Almost a year after residents voted to legalize adult use recreational marijuana, a special legislative commission in Maine’s state house came to a preliminary agreement about a number of regulations for the impending industry, but also confirmed that the continuing process will almost certainly cause delays to the state’s planned retail rollout date of February 2018.
According to the Portland Press Herald, the special commission has purposely abstained from making recommendations about certain aspects of legalization, and will not even hold a full legislative vote on their limited regulatory mock-up until October. With cultivation, distribution and retail licenses not being considered until regulations are fully set, state officials are not making any promises of a speedy set-up.
“We want to get marijuana out of the black market and we want to do that as quickly as possible, but we need to do it right,” Sen. Roger Katz, co-chairman of the legislative cannabis commission, said. “It is such a big subject and there was so much to consider. As it is, we’re remaining silent on some subjects, leaving others to consider them on other days, because we couldn’t possibly do it all.”
Katz, his co-chair Rep. Teresa Pierce of Falmouth and the rest of the commission came to an agreement on a combined recreational sales tax of 20%, with 5% heading to local municipalities and the remainder going to state coffers. In addition to the tax rates, the commission put a limit on household home grows at 12 plants and decided against making Maine a continental trailblazer in marijuana social clubs.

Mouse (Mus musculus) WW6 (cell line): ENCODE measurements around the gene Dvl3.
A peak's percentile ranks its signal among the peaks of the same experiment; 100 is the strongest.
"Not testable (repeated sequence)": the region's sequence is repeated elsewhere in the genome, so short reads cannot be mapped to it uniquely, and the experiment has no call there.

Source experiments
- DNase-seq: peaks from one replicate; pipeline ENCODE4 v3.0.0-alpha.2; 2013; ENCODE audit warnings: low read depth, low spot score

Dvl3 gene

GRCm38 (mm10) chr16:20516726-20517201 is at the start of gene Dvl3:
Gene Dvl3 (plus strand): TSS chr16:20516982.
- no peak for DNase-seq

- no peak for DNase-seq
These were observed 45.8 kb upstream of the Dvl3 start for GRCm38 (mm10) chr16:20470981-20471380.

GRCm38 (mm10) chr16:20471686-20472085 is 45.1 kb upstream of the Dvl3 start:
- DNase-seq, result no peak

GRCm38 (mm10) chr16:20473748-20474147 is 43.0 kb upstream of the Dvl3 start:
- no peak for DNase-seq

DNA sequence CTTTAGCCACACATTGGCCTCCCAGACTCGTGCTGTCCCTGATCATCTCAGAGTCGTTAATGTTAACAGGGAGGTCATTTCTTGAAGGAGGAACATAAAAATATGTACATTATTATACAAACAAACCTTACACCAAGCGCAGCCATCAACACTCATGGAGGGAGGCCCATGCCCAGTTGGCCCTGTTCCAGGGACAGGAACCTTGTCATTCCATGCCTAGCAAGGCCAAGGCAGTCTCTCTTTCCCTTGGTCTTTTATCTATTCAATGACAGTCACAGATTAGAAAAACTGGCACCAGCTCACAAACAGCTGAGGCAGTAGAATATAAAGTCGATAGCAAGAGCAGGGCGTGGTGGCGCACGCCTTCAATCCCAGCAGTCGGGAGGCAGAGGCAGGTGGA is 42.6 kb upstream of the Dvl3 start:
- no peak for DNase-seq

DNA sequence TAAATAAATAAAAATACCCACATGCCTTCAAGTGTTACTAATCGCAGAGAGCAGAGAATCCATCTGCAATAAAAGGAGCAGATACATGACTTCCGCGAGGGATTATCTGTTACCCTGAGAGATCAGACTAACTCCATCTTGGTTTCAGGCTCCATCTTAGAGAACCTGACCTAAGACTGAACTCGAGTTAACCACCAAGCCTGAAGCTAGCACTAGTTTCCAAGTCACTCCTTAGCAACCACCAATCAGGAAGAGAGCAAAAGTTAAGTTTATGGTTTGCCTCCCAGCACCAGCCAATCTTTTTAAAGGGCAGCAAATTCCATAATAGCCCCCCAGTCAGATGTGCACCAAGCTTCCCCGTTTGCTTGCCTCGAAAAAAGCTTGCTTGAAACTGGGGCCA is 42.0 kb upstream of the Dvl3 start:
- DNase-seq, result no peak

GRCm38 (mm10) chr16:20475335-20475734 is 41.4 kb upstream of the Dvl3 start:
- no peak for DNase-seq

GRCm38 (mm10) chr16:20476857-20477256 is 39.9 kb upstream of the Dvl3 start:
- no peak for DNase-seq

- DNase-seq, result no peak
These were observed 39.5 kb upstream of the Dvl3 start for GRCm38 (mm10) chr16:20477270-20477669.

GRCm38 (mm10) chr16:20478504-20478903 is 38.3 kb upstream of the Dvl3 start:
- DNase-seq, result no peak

But for all the decisions Pierce, Katz and their peers settled on, there were a number of regulatory aspects the group specifically declined to comment on, including any attempt to reconcile the differences between the state’s medical and recreational programs or set rules for marijuana use for those receiving state benefits.
To the state’s cannabis activists, who feel they already passed a clear set of regulations in the legalization framework as it was written and voted for, the continued delays are more than frustrating.
“The law as written and adopted by voters would have gotten the legal marketplace up and running as soon as possible,” said Paul McCarrier, president of Legalize Maine. “We could have a program ready to issue licenses now, but the committee thought it knew better than the voters. It has made one change after another, and each change pushes the timeline back … and keeps the black market going.”
To make matters worse, a number of Maine legislators and Governor Paul LePage have still not come around to legalization, despite the will of their constituents. By bringing regulations back to legislative committee, Maine is simply opening itself up for even more delays. If you ask Sen. Katz, though, it’s just another opportunity to teach his fellow legislators about the reality of legal weed.
“We have an education job ahead of us,” Katz said. “A lot of people are not happy the law passed. To those people, I would say there are only two groups that want to see a regulated market set up – people who like marijuana and people who don’t like marijuana. Because really, we all have an interest in making the product safe, keeping it out of the hands of children, taxing it appropriately and keeping sales out of the black market.”
Despite legalization laws on the books Massachusetts, Washington D.C., and Maine, there have still been zero recreational marijuana sales to date on America’s East Coast.